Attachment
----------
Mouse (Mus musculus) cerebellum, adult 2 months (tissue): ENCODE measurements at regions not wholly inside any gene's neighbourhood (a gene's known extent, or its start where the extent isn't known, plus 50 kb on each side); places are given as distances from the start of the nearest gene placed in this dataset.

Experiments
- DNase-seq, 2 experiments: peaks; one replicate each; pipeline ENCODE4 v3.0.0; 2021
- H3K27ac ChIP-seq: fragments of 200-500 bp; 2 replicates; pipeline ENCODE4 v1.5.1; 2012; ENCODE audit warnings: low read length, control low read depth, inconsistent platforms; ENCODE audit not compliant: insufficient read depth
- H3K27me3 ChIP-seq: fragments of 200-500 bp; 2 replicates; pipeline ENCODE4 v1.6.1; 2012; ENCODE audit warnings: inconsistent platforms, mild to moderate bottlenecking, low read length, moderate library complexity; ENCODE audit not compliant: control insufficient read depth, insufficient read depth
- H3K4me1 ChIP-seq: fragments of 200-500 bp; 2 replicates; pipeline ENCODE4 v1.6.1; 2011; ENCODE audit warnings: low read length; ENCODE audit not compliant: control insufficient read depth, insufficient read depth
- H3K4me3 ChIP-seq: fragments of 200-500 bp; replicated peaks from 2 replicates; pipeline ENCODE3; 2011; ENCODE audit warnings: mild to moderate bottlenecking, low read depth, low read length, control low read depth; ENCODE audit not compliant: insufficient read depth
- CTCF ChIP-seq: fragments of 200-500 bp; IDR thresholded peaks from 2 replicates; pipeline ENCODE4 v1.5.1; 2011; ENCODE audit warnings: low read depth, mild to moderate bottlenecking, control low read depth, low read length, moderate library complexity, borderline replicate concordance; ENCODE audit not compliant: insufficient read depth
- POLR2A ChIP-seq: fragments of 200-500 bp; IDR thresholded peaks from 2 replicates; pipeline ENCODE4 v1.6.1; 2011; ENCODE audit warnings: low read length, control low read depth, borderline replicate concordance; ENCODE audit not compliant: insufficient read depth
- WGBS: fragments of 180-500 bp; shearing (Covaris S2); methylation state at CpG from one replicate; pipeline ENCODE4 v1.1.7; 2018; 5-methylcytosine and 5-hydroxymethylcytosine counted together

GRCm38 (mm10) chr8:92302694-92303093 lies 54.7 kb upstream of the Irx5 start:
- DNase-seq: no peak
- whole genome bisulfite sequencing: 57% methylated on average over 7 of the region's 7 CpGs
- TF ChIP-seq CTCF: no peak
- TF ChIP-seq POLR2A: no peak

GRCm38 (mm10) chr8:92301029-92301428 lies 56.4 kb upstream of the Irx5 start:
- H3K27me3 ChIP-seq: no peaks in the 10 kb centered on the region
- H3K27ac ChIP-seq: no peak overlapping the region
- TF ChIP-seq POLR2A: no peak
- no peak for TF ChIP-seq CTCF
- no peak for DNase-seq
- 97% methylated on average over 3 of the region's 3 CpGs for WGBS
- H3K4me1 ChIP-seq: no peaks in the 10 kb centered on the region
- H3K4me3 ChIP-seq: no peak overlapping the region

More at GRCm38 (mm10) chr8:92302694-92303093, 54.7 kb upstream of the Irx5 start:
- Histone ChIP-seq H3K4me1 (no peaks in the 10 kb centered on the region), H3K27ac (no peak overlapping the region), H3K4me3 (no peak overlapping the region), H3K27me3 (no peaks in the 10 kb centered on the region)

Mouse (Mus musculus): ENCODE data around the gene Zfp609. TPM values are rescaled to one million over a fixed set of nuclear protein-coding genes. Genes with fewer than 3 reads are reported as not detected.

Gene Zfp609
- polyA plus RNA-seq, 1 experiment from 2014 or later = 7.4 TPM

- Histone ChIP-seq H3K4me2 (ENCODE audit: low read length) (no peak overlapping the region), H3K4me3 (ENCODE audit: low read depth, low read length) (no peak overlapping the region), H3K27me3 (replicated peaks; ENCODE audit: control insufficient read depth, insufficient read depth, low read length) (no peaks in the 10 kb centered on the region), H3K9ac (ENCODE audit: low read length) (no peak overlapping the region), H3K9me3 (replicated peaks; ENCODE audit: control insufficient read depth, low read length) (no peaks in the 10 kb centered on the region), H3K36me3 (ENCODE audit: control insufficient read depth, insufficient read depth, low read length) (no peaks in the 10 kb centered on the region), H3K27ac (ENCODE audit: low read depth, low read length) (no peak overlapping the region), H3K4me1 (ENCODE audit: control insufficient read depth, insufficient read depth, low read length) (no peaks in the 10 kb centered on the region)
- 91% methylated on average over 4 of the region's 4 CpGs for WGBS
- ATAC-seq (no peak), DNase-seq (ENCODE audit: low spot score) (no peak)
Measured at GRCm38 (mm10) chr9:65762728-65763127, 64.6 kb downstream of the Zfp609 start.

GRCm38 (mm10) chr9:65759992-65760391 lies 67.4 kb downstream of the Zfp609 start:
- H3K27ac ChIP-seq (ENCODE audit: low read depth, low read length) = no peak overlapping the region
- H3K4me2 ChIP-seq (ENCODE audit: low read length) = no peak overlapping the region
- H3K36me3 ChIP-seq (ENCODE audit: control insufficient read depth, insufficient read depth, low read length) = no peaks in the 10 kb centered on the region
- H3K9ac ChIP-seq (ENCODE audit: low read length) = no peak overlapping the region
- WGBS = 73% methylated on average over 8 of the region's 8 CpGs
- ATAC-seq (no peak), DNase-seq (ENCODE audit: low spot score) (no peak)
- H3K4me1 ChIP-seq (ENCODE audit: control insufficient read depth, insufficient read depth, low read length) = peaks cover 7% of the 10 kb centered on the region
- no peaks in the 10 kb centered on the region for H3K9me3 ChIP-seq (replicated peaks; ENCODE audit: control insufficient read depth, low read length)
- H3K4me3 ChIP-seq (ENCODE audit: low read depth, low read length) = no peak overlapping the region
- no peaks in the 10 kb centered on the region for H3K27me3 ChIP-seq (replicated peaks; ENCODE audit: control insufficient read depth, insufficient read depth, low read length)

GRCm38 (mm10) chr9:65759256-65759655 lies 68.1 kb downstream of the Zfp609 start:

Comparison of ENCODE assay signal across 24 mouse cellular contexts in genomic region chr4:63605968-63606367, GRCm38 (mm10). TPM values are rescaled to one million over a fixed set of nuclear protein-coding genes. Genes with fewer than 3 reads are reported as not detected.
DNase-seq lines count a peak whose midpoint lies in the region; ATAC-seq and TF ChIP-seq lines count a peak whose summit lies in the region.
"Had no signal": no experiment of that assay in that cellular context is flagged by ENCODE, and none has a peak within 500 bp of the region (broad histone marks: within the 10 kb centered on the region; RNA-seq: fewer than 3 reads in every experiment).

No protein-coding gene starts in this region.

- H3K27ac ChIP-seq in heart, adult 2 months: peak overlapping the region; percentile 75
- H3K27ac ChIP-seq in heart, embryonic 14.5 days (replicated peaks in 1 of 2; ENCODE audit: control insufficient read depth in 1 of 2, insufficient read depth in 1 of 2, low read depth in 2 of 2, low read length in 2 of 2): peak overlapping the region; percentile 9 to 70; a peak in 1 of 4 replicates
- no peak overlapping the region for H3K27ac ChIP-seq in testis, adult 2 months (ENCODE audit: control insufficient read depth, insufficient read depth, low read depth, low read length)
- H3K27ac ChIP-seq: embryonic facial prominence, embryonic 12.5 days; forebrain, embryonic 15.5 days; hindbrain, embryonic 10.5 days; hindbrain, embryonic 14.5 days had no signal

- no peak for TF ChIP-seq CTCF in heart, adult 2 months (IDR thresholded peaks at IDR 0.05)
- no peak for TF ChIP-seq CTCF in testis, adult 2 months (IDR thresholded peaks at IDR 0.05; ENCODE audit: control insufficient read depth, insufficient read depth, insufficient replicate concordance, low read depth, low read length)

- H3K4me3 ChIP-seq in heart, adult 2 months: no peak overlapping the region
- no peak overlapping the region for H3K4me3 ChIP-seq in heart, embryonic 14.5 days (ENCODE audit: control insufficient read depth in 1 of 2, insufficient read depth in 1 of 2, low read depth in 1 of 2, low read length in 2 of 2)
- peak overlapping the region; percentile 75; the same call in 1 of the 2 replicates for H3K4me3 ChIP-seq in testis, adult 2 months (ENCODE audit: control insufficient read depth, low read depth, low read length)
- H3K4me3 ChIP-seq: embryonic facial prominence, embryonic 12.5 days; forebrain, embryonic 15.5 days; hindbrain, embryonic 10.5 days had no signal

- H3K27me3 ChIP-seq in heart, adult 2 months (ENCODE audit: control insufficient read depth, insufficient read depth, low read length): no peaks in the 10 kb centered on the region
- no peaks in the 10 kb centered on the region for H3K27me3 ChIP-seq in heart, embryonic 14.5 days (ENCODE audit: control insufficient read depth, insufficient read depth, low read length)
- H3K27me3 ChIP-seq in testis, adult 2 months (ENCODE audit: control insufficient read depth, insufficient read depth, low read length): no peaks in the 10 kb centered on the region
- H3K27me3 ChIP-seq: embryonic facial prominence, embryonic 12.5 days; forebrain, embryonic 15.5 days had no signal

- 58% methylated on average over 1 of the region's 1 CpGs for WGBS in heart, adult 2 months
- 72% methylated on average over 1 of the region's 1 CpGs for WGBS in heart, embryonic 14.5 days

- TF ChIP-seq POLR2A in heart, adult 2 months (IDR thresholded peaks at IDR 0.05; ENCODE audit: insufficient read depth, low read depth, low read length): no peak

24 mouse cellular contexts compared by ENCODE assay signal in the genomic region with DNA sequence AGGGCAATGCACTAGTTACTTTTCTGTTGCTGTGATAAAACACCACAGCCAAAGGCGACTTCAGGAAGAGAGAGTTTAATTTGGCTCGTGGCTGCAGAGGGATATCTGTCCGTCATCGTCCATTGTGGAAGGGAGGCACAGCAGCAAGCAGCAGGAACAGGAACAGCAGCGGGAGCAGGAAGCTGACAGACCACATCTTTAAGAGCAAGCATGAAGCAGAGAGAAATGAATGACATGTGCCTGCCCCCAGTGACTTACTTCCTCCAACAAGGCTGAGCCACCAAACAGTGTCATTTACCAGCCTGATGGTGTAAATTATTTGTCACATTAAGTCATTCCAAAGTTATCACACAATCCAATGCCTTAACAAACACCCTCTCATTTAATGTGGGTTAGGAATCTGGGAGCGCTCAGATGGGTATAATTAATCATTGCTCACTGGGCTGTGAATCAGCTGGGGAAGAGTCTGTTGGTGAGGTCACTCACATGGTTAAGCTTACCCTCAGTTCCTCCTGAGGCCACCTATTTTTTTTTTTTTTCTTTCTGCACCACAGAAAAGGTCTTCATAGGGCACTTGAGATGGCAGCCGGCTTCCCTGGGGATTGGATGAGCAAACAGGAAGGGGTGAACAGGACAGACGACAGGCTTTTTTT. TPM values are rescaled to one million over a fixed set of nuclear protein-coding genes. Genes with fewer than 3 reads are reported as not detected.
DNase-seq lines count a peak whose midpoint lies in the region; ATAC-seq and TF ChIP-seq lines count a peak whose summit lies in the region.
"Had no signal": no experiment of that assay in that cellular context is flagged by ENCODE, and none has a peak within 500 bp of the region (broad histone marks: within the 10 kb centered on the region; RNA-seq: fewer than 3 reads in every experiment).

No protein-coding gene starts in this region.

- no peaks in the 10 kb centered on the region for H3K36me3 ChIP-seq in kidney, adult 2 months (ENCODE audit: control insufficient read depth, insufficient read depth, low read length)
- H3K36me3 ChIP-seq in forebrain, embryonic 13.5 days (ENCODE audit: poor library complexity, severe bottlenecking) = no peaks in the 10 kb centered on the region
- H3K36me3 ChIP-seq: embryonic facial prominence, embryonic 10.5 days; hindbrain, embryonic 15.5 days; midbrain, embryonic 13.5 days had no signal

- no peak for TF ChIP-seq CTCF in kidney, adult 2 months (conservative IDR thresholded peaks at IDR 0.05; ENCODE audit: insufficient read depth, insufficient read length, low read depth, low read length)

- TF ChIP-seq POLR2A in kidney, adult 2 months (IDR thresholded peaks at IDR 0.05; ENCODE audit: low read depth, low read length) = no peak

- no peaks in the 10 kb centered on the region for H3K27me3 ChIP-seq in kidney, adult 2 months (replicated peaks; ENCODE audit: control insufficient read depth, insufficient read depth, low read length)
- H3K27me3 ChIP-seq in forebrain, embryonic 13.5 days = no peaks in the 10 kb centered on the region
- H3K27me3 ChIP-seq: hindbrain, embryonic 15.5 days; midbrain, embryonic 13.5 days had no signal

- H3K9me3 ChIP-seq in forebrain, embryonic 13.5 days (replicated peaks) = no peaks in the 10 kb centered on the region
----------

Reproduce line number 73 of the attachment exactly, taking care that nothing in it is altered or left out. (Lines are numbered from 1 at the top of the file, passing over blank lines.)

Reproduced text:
- H3K36me3 ChIP-seq: embryonic facial prominence, embryonic 10.5 days; hindbrain, embryonic 15.5 days; midbrain, embryonic 13.5 days had no signal